Standards of operations in our industry – current status
[updated a bit to underline important points, as well as clarify my meaning]
after the whole wmf “thingie” was over (at least an official patch was released, don’t know how over it really is), i came out with a revelation and posted about it in microsoft, patches and what we really learned from the wmf 0day. i believe my explanation of it was lacking and as i feel it is important, shall strive to do better.
microsoft did nothing wrong, in fact, they did great. microsoft is an easy choice in this case because even though each case varies and some vulnerabilities are much more difficult to handle, they showed a capability here to deal with issues much faster than usual.
now, the point i am trying to make is not ms-specific, but rather about our standards in the industry. i may at times be a critic of microsoft, but i have nothing against them.
as an example, take false positives. a huge problem i[dp]s experts try and deal with every day, invest a lot of time in, and yet can’t solve… therefore we got used in the industry to a level of false positives.
same goes to vulnerability scanners.. false positives appear as a way of nature.
and yet, some vendors are different than others. in i[dp]s as well as vulnerability scanning. with some vendors, they invest less in features and more in eliminating false positives. they treat them as full-blown bugs rather than “something to live with”. it works — at least better than with others.
same goes as to patches.
in the oracle discussion on bugtraq a few months ago i was in complete agreement with dave that oracle’s handling of vulnerabilities is pretty bad, to say the least. but my opinion was that the medium was wrong, and in some cases – the medium is the message. that’s something dave and i would have to disagree on.
in this case though, it is once again about standards. microsoft shows oracle is not alone in being irresponsible an unresponsive, although they [microsoft] achieved amazing progress, especially in the last couple of years.
if a reliable patch can be put through full testing and released within days when it is taken seriously enough and resources are invested – no matter for what reason, i see no reason myself that this can’t become common practice. that is if this patch really was fully tested.. but that’s beside the point (for this post which does not discuss beta patches, that can only be of use to those who want them).
we should be practical in our demands, but if in practice this can be done in days like in the wmf case (however relatively simple it might have been — not all vulnerabilities and patches are born equal), surely vendors can step it up a notch on critical issues.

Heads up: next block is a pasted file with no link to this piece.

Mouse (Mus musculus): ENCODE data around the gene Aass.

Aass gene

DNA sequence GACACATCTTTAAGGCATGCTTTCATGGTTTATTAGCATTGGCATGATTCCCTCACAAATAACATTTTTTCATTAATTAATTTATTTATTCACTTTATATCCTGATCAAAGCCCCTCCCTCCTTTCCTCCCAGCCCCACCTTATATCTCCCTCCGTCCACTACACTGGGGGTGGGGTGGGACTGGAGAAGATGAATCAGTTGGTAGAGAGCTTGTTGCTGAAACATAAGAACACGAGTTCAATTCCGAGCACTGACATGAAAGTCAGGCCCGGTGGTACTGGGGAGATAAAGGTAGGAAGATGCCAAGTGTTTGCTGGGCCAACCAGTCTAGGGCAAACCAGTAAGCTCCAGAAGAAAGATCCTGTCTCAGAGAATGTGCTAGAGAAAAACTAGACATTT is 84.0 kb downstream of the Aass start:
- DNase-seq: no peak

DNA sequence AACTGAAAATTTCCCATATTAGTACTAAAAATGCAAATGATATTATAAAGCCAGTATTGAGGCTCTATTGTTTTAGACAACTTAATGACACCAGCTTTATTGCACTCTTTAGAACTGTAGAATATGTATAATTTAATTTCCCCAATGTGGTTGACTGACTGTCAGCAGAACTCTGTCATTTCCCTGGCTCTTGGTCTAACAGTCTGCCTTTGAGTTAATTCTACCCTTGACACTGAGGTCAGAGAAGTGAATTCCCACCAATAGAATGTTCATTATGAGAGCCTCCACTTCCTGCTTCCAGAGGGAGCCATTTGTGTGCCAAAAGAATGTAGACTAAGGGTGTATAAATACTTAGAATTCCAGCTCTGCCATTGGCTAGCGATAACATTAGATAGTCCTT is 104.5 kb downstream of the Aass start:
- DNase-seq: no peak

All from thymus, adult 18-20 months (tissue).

microsoft runs on most of the computers on this planet, therefore they are to be treated different for better and for worse. a year+ of waiting for a patch while people might be exploited and are indeed exposed is unacceptable according to standards we should be upholding now that we know what is possible.
more over, a hundred or more days of waiting should have been completely unacceptable even before the wmf 0day case.
[side note: i do not mind the once a month release of patches microsoft has, for example (that is a great system), but rather that it be done a few months less on cases that so far have been dealt with in a ridiculous amount of time.]
simple buffer overflows that still appear in products every other day as well as other examples are more issues to consider as unacceptable these days, but as the vendors seem to be dictating what the industry standards are and what we should expect, i don’t really foresee a change in the near future.
we are like a toad. throw us into boiling water and we would jump right out, screaming. slowly raise the temperature of the water and we might not even notice it.
then suddenly.. we see bright light, and that is that standards in the industry are too low.
this is my opinion — i may be wrong and would like to hear some thoughts on the subject but whatever else, it is now clear there is something better and practical for us to strive for.
any unaddressed problem is one more solution to sell, sometimes even an entire new market to explore which deals with problems another did not solve or create (patch management is one example, application firewalls is another). any unaddressed problem that is accepted by the market as unavoidable is one less expense to deal with.